Why Have Hackers Hit Russia's Most Popular Blogging Service?

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DENIS SINYAKOV / AFP / Getty Images

If the hacker attacks that hit Russia's top blogging service, LiveJournal, this week are anything to go by, the unwritten rules of cyber warfare no longer apply. Instead of the focused assaults hackers often used to force down the websites of their ideological enemies, these attacks look more like online carpet bombing. Their victim is not one voice but the entire cacophonous world of the Russian blogosphere. And the motive, as close as experts have been able to figure, is to erode the virtual infrastructure of free speech itself.

The scope of the attack on LiveJournal wasn't clear when the first wave struck in the last week of March, sometimes slowing sites down to a crawl, other times knocking them offline altogether. At first the assault seemed narrowly political in nature, targeting the sites of just one anti-corruption crusader and blogger, Alexei Navalny, who has long been a thorn in the government's side. Most famously, he once dubbed United Russia, the ruling party of Prime Minister Vladimir Putin, "the party of swindlers and thieves" — a moniker the party has since been frantically trying to shake.

It was easy, therefore, for Navalny and other opposition bloggers to conclude that the hackers were aligned with (or hired by) the government. There have been many precedents to back up the theory. In 2007, when the Russian government had a diplomatic spat with Estonia, hackers sympathetic to the Russian cause shut down the websites of Estonia's banking system and its government. In August 2008, when Russia was at war with Georgia, Georgian government websites were crippled by hackers, and a year later, a Georgian blogger who wrote on LiveJournal with an anti-Russian slant was hit with attacks so massive they briefly shut down Facebook and Twitter, where the blogger also had accounts.

But easy as it was to blame the Kremlin for all these ideological attacks, it was just as easy for the Kremlin's defenders to point out that hackers who mount such attacks can do so whenever they please, at very little cost and without getting orders from anyone. It's easy to imagine a brigade of nationalist hackers who share the Kremlin's ideology and launch an attack out of a sense of patriotism. This was widely believed to be the case with Estonia, even among independent experts who studied those attacks.

But this week, the second barrage against LiveJournal — the site's owners called it "an all-out war" — broke away from the familiar pattern. The onslaught, coming from an army of remotely controlled computers, had no ideological rhyme or reason. The victims included dozens of Russia's most popular bloggers, ranging from a sentimental fiction writer to a banking tycoon, as well as the LiveJournal homepage. Even the blog of President Dmitri Medvedev, a self-styled techie, came under attacks so powerful that it was inaccessible for several hours on Wednesday. On Thursday, Medvedev ordered police to launch an investigation.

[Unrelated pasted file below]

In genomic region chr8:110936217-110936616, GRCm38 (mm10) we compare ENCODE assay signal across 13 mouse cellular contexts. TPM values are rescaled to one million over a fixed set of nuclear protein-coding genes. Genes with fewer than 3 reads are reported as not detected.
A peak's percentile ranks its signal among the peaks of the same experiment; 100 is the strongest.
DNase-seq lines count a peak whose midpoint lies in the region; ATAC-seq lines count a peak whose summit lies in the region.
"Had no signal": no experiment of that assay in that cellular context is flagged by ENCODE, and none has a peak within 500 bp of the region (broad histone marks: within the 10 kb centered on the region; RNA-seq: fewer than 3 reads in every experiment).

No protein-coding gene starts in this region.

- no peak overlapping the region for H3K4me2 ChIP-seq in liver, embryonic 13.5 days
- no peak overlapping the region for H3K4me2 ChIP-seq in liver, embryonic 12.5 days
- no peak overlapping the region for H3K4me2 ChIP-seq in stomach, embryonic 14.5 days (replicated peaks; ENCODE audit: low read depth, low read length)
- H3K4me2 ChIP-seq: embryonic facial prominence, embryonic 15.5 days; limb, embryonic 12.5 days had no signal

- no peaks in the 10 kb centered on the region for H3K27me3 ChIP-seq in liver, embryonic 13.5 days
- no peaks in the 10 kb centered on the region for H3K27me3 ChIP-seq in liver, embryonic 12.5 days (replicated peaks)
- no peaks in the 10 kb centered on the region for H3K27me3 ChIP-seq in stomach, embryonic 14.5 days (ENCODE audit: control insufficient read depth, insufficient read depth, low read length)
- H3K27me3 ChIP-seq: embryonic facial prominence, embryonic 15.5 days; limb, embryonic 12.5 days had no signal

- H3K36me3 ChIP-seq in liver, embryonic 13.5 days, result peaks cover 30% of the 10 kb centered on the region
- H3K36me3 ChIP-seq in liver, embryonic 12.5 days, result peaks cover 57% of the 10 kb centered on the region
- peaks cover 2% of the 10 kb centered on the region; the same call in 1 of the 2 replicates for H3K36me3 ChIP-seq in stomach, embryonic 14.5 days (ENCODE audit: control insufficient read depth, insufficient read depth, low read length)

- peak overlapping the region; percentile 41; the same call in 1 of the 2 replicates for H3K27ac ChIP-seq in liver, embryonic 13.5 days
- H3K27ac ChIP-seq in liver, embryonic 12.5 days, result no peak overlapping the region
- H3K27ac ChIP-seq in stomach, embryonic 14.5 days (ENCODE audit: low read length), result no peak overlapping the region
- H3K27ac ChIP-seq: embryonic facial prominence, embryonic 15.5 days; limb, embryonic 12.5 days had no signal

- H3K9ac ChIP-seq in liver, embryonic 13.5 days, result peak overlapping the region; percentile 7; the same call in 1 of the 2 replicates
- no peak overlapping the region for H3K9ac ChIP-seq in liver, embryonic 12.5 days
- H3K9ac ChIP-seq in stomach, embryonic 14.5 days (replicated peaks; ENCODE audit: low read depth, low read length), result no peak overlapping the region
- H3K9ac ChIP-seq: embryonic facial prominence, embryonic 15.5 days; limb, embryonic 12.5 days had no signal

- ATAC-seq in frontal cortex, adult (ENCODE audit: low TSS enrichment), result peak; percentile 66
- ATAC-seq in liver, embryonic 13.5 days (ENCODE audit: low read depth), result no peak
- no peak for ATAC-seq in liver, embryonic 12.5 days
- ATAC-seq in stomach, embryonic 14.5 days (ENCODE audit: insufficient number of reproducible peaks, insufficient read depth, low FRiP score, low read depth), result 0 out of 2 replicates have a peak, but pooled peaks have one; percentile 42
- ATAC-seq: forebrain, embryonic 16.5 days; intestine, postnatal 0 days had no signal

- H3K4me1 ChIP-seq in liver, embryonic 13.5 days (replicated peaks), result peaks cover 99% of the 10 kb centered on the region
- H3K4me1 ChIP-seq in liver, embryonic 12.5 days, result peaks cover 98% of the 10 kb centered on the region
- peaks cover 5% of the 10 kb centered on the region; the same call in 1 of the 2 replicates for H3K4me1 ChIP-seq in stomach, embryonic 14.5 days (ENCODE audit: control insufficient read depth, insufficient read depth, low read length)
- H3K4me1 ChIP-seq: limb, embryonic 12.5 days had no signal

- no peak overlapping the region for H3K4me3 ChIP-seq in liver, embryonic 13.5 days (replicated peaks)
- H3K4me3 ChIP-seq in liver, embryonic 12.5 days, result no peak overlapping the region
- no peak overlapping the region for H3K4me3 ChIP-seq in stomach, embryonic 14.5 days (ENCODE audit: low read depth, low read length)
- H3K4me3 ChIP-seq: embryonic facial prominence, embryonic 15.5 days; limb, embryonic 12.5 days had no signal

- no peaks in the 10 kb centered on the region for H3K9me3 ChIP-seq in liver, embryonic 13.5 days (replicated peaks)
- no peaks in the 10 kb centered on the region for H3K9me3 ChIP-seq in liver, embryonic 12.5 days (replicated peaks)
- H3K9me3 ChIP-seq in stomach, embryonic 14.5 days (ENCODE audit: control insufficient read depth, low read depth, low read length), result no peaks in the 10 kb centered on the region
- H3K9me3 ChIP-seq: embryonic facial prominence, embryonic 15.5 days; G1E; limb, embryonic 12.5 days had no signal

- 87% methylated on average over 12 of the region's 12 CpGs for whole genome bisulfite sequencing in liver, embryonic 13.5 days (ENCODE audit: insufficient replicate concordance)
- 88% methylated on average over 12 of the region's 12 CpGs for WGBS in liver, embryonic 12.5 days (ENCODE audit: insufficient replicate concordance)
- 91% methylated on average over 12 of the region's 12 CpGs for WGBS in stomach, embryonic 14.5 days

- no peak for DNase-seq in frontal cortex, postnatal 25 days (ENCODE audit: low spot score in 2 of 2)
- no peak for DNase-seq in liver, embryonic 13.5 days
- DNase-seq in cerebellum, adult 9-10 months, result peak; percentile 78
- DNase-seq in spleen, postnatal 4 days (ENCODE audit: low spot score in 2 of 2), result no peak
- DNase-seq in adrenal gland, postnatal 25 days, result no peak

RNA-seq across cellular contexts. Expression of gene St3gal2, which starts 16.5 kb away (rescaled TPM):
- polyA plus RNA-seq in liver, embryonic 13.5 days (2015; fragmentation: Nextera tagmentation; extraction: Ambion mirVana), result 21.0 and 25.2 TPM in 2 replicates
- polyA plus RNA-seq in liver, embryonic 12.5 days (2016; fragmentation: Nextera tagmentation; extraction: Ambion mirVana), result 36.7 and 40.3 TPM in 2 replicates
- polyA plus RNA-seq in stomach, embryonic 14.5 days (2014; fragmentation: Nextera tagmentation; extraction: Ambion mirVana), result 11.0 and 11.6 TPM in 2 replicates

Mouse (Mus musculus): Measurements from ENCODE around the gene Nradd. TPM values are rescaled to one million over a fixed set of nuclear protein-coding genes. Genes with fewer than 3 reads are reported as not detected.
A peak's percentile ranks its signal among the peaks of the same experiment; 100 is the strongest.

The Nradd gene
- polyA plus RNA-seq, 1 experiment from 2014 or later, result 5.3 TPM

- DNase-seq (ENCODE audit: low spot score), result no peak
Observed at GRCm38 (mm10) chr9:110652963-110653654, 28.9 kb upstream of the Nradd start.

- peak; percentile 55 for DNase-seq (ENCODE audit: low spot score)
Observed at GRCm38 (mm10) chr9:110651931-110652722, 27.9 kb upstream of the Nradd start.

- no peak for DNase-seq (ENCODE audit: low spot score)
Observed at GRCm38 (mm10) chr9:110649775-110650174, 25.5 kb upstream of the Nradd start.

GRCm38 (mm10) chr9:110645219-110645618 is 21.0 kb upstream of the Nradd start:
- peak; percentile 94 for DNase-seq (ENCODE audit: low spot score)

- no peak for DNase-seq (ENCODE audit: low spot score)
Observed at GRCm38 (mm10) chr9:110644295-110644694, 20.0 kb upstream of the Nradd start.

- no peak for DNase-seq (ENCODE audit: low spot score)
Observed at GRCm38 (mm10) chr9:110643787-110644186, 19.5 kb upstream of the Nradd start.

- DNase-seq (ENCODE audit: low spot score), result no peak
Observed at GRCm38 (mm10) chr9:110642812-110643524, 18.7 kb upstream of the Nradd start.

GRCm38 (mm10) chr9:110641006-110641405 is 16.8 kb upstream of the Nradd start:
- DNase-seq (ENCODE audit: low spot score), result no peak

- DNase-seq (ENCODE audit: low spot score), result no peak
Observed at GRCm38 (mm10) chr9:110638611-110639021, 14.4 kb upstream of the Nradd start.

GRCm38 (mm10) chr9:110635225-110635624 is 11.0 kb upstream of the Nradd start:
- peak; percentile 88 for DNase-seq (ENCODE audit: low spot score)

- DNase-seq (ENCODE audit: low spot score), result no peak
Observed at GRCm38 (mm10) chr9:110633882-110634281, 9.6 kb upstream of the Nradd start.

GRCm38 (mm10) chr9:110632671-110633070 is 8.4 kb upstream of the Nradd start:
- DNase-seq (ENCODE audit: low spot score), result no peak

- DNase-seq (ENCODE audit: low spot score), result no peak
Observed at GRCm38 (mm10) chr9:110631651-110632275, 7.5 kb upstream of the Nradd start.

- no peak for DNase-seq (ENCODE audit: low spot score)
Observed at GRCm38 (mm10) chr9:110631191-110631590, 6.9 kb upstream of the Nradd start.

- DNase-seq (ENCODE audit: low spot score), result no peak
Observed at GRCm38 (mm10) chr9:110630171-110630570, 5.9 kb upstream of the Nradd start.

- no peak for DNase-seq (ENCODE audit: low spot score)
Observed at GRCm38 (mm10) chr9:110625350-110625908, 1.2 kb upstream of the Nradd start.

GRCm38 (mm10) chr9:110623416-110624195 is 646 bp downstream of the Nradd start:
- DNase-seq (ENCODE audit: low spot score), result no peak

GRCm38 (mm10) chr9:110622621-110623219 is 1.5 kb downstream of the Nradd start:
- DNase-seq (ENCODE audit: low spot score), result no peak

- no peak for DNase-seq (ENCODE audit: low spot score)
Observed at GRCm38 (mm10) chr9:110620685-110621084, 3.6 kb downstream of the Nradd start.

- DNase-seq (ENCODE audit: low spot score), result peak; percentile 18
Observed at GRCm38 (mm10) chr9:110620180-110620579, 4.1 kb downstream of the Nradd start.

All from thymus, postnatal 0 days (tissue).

"This kind of attack is something totally new," says Marina Litvinovich, a former government spin doctor who went on to create Russia's main aggregator of blog posts, BestToday.ru. "It is an attempt to uproot not one user but the entire LiveJournal community, which appears to have become too influential, too strong in setting the political agenda of the day."

Indeed, with around 5 million Russian accounts read by some 30 million people per month, LiveJournal has emerged as the country's last truly free and public space for political debate, a chaotic kind of intellectual clearinghouse and the source of not only gossip, conspiracy theories and pro-government propaganda, but also countless revelations of corruption and official incompetence. In terms of the sheer variety of opinions expressed and defended on LiveJournal, it has been leagues ahead of Russia's other media.

And it's that diversity, say experts, that is the ultimate target of these attacks. They seem to be trying to divert and restrict the political discussion to media the government can more readily control. "There's no ideology at play here, unless you want to talk about an anti-blogging ideology," says Alexander Plushchev, Russia's leading commentator on issues of the Internet.

Which means the government's old story of ideological hacker-patriots acting on their own wouldn't seem to make sense in this case. What cause would they possibly be fighting for? As Plushchev puts it: "These are clearly just Internet hit men [who] got the order to take out LiveJournal."

Who is really behind the attacks will likely remain a mystery, but if their aim is to splinter Russia's online community, it looks to be working. On Wednesday, Boris Nemtsov, Russia's leading opposition figure, started posting his views on Facebook while LiveJournal remained inaccessible, depriving him of the populous online community that usually follows and debates his posts.

In the lead-up to Russia's parliamentary elections in December, and the crucial presidential vote next March, Litvinovich of BestToday.ru expects the attacks will continue. "The goal here is to discredit LiveJournal, which had introduced a wild card into the political system," she says. "It had become a real instrument of influencing public opinion, and it was not under anyone's control." So whether or not any government officials are behind the attack, some of them are likely relieved to have a break from LiveJournal politics.

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